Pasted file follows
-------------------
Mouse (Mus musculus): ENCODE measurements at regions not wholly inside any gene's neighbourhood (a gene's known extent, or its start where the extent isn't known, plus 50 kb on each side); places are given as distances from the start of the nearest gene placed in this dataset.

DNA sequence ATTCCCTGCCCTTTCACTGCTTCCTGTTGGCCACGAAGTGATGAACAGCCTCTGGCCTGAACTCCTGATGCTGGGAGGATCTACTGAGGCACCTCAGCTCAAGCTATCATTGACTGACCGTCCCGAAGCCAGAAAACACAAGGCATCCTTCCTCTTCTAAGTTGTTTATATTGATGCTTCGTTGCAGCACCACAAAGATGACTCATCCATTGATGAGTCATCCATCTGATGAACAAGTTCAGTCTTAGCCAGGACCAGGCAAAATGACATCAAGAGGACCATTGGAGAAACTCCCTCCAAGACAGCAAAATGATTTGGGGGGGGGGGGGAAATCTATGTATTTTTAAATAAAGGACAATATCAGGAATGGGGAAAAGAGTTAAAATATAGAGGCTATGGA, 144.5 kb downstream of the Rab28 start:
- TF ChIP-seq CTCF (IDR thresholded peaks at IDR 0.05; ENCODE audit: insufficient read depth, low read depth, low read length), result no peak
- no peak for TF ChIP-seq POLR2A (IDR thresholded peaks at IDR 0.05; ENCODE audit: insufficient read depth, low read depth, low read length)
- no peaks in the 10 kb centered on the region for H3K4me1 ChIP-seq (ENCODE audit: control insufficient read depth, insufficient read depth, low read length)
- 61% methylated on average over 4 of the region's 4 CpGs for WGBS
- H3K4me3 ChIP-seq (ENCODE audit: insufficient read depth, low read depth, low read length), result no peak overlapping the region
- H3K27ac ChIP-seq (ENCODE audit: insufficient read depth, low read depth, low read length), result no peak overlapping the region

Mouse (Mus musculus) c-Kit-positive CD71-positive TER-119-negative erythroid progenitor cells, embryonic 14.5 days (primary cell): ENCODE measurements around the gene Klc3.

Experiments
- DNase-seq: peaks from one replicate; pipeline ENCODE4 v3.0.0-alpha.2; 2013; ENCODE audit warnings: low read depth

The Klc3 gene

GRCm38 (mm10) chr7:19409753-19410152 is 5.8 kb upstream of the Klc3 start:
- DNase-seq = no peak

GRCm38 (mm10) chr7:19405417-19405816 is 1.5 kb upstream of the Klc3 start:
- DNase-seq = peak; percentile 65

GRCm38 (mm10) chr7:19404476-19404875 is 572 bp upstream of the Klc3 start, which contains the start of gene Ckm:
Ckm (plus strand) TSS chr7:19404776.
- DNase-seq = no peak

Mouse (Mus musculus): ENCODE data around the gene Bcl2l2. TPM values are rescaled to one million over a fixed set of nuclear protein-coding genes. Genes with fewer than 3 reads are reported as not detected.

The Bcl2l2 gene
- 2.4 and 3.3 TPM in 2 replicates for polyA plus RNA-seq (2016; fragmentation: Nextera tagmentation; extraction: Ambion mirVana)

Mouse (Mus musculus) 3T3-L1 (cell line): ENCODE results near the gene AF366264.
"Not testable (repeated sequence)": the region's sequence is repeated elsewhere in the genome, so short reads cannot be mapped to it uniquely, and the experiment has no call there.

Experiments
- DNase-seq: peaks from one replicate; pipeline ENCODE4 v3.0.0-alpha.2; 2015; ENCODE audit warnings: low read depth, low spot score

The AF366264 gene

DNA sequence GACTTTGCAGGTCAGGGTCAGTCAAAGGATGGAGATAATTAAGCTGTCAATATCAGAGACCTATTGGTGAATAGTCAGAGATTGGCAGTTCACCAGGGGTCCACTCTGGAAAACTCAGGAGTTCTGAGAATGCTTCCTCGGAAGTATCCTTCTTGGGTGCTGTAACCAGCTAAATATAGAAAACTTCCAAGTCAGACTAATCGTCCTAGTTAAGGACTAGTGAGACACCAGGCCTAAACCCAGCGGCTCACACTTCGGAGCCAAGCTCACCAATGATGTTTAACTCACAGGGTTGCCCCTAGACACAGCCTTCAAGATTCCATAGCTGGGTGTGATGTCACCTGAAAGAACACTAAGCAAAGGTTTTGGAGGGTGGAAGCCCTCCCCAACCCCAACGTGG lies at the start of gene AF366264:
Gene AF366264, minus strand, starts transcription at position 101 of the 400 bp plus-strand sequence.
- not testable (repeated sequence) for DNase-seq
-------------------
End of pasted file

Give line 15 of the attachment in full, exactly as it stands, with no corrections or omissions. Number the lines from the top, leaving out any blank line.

GRCm38 (mm10) chr7:19405417-19405816 is 1.5 kb upstream of the Klc3 start: